The iconic and inimitable Jeep Wrangler has been one of the most off-road capable vehicles in the entire industry for decades.
The refreshed 2024 model is still unmistakable thanks to that classic silhouette and seven-slot grille, but the latter is now smaller in order to accommodate the newly available Warn winch that can pull up to 8,000 lbs. Designers have also revised the exterior to optimize the engine’s air intake. Oh, and a new trail-ready stealth antenna integrated into the front windshield replaces the previous steel mast antenna.
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The Wrangler’s cabin features a standard 12.3-inch Uconnect 5 touchscreen with operating speeds that are five times faster when compared to the previous generation. Seriously, it’s a major improvement, both in terms of ergonomics and ease of use. Wireless Apple CarPlay and Android Auto connectivity is standard, while Amazon Alexa and a 4G LTE hotspot are optional.
Each of the four available powertrains gives the 2024 Jeep Wrangler a unique personality—dependable, efficient, powerful or just well-rounded.
V6: A Dependable Friend
Robust and dependable, the 3.6-litre Pentastar V6 is a beautiful match for the Wrangler. Acceleration is smooth and linear, although the engine loses steam at higher revs.
With 285 horsepower and 260 lb-ft. of torque, max towing capacity amounts to 5,000 lbs. We put it to the test by pulling a 4,300-lb Airstream trailer on the mountain roads of Utah. The V6-powered Wrangler did a good job overall and remained comfortable. Of course, the steeper inclines revealed the limits of those 285 ponies.
Handling is fine and few steering adjustments are required to maintain a straight line, but only because the pavement over there is in much better condition than what we have in Canada. Due to the rugged suspension design, the ride felt a little bouncy. By the way, a Mopar trailer brake controller is built into the centre console.
The eight-speed automatic transmission, which is available on all 2024 Wranglers, performs adequately in normal driving and towing conditions alike. Purists will obviously turn to the six-speed manual gearbox, which can only be had with the V6.
4xe: The Most Comfortable
As a plug-in hybrid, the Wrangler 4xe combines a turbocharged 2.0-litre four-cylinder engine with a 134-horsepower electric motor. Naturally, it’s most efficient of the bunch since it can travel up to 35 km by relying solely on battery power (17.3kWh). Granted, that kind of zero-emission range is unimpressive by modern PHEV standards, but it’s still 35 km more than the Toyota 4Runner or Ford Bronco.
The 4xe proves more comfortable than every other Wrangler. Ideal weight distribution results in greater stability on the road, and the quiet ride (especially in EV mode) is highly enjoyable. Transitions between gas and electric are seamless. Also, as you can imagine, motivation is never a problem with 375 combined horsepower and a V8-matching 470 lb-ft. of torque.
The unique driving experience extends beyond paved roads, of course. Silent EV operation adds a whole new dimension to the Wrangler. You can better hear the tires and suspension doing their thing and also get a better feel for the terrain in order to effectively adjust to the obstacles that lie ahead.
392: A Real Monster
The Wrangler Rubicon 392 is essentially a muscle truck. Did you read our detailed review we posted last year? If not, you should check it out now. Blessed with a naturally aspirated 6.4-litre HEMI V8, this monster sounds like, well, a monster.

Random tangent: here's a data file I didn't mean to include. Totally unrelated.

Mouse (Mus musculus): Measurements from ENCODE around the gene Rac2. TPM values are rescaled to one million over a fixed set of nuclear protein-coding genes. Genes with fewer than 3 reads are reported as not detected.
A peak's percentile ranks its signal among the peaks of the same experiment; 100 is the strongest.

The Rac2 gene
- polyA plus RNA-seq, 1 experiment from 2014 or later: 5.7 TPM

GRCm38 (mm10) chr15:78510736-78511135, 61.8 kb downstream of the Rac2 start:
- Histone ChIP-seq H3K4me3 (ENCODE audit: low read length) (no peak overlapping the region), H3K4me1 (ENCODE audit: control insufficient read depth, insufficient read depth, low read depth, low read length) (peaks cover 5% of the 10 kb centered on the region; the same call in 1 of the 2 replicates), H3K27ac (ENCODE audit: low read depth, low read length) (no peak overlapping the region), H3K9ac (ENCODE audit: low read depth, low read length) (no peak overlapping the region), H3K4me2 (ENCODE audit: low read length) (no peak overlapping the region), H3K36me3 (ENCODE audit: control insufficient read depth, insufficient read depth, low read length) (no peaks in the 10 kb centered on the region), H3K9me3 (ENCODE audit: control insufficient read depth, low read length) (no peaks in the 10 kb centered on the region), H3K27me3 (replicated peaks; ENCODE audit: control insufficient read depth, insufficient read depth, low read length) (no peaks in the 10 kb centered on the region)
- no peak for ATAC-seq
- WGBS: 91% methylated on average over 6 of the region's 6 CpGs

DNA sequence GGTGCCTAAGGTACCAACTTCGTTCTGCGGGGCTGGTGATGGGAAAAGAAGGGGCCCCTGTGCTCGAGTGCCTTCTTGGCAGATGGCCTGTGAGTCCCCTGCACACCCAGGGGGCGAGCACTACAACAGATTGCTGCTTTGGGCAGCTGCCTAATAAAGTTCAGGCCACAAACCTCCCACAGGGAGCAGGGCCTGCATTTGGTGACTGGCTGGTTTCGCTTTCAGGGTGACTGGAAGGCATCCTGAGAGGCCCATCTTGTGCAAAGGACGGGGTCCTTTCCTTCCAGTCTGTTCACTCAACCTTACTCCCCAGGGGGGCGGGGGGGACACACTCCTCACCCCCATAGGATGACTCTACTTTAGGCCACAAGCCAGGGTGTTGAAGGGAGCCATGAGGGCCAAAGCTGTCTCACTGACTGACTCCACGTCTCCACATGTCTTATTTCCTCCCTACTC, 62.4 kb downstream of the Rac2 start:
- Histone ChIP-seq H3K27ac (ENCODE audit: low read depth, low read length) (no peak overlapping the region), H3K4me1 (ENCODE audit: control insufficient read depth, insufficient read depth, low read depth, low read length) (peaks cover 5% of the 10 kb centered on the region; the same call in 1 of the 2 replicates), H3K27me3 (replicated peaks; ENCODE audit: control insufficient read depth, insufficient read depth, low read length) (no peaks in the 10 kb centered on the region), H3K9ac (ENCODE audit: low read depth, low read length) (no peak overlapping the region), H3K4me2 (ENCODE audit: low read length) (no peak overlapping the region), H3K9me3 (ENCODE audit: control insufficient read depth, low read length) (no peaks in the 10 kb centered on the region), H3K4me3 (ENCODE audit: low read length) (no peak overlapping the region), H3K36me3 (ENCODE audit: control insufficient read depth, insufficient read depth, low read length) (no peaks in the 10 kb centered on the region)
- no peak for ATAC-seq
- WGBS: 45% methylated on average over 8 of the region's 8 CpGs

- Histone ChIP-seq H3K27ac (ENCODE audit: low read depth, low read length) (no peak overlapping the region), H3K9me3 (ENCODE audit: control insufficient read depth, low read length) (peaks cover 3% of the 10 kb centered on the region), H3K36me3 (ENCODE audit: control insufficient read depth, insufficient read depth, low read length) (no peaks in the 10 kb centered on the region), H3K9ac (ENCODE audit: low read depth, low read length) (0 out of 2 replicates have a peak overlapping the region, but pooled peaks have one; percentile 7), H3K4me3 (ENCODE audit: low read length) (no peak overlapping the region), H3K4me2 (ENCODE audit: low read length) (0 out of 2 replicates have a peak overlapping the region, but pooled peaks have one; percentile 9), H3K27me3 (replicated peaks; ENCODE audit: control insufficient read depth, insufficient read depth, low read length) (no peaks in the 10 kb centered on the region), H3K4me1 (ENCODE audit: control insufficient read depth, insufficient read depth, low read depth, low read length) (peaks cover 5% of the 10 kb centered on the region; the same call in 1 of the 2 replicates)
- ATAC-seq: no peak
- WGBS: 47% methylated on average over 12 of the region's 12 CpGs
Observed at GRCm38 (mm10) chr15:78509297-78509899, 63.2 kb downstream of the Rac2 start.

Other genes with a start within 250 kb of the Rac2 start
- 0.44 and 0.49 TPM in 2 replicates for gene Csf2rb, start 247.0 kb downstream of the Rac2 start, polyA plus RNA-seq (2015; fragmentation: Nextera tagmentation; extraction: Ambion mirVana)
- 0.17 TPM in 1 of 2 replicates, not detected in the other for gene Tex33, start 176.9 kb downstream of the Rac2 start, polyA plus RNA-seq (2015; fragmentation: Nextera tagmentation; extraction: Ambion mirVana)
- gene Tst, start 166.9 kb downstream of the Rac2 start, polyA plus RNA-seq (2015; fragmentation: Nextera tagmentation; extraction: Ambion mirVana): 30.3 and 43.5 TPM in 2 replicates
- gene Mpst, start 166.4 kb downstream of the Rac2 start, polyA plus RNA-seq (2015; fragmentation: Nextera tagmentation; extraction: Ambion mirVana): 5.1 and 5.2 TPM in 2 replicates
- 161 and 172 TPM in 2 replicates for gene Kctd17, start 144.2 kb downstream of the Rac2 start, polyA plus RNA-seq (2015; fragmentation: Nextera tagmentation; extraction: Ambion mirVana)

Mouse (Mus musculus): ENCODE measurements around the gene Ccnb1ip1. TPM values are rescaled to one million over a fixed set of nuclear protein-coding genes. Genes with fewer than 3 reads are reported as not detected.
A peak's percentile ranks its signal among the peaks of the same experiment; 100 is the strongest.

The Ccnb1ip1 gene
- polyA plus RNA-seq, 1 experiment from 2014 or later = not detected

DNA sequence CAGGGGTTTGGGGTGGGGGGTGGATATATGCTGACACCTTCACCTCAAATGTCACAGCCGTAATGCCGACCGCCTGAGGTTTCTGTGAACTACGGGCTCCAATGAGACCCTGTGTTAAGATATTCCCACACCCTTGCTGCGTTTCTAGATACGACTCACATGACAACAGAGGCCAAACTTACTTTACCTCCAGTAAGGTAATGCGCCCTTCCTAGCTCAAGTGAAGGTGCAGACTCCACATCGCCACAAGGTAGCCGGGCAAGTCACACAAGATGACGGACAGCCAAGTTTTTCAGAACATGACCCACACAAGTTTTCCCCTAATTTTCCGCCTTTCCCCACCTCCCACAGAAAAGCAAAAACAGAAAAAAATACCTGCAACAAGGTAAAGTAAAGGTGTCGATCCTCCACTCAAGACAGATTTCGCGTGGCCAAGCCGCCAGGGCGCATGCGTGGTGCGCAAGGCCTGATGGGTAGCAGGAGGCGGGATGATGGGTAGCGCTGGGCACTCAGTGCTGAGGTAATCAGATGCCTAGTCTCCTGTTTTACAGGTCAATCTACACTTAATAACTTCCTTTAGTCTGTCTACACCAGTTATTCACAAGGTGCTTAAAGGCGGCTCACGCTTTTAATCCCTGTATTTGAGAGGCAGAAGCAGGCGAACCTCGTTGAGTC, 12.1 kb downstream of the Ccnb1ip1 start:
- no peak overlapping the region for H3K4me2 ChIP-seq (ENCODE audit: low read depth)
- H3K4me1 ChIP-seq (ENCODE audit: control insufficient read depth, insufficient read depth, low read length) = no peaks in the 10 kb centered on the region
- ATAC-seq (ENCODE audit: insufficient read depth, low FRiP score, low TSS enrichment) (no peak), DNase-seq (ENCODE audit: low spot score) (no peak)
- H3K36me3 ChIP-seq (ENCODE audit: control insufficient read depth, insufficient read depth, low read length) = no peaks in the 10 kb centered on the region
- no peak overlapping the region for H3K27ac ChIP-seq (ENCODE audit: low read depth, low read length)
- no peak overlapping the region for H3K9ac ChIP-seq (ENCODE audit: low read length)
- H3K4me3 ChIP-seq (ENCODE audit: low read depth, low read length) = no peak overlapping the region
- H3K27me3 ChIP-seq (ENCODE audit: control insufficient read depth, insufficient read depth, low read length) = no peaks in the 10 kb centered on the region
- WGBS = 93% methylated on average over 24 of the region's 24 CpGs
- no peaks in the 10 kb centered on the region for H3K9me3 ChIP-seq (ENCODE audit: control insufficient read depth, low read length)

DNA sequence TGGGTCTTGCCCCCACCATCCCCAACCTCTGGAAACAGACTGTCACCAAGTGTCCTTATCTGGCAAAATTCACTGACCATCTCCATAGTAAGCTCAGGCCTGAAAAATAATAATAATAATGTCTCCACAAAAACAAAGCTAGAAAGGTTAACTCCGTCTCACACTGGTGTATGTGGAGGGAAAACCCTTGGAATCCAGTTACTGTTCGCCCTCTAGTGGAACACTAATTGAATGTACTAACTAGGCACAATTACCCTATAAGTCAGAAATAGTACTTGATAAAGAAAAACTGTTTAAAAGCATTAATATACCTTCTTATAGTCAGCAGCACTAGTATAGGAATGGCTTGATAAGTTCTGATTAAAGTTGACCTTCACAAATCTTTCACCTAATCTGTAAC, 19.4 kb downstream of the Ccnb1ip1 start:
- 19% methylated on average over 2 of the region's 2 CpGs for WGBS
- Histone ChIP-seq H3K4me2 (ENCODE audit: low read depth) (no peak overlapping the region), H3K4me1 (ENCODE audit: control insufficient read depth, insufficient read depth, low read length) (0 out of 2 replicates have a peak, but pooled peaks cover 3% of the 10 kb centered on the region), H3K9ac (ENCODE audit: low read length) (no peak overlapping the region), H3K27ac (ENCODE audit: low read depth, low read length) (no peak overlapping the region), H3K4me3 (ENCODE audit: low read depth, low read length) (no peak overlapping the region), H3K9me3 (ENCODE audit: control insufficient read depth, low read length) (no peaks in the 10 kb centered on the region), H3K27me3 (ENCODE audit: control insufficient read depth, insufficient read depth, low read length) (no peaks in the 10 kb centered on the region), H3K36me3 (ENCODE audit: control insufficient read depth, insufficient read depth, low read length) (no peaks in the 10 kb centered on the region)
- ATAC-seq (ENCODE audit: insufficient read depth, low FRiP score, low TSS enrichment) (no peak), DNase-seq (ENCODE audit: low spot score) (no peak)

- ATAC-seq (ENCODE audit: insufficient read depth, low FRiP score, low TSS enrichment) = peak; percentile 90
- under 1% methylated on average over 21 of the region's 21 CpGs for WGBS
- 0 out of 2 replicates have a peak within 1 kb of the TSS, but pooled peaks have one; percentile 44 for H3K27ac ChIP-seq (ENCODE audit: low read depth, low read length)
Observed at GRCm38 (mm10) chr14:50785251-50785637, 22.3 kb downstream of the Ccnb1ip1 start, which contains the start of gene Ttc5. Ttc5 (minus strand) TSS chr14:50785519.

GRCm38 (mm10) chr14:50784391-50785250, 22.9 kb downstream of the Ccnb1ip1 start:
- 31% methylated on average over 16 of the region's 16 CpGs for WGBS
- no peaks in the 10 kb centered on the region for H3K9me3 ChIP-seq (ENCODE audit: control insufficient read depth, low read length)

Fuel consumption is gargantuan-like, but it’s almost impossible to resist the urge to depress the throttle—Mother Nature be damned. Performance is mind-blowing and exhilarating. The Rubicon 392 will prance and pin you to your seat before reaching 100 km/h in five seconds and running the quarter-mile in just 13 seconds. It’s a game you want to play over and over again.
Despite generating more torque than the V6, both the 4xe and 392 can tow no more than 3,500 lbs. According to Jeep, this has something to do with trailer sway control.
Away From the Beaten Path
The ultimate off-road machine is and will always be the two-door Wrangler. Our Willys tester featured tubular steel doors and a retractable top. It came with the turbocharged 2.0-litre four-cylinder producing 270 horsepower and 295 lb-ft. of torque, which was more than enough to complete the challenges Jeep gave us.
We first put the transfer case in 4LO mode and then pressed the Off-Road button before tackling the sandy trails that would lead us to the slickrocks and mountains we had to climb. It’s a good thing the Willys rode on 33-inch BFGoodrich All-Terrain T/A KO2 tires with a pressure down to just 20 psi.
In this type of situation, it’s paramount to make delicate use of the throttle and brakes in order to avoid sand building up excessively in the tire grooves. The Jeep instructors on hand sent us on various rocky ascents and steep descents where smooth, controlled progress was in order. Through it all, the Wrangler seemed to fear nothing, and the third-generation Dana axles performed admirably. Alas, we didn’t get to try the new full-float Dana 44 HD rear axle that Jeep has been bragging about since the public debut of the 2024 Wrangler (it’s exclusive to the Rubicon models).
The Bottom Line
With constant updates to its iconic off-roader, Jeep remains on the leading edge of an ever-changing market. The 2024 Wrangler feels confident both on and off the road. Pricing starts at $43,770 in two-door Sport configuration and goes all the way up to $114,270 in four-door Rubicon 392 trim, not counting freight and PDI.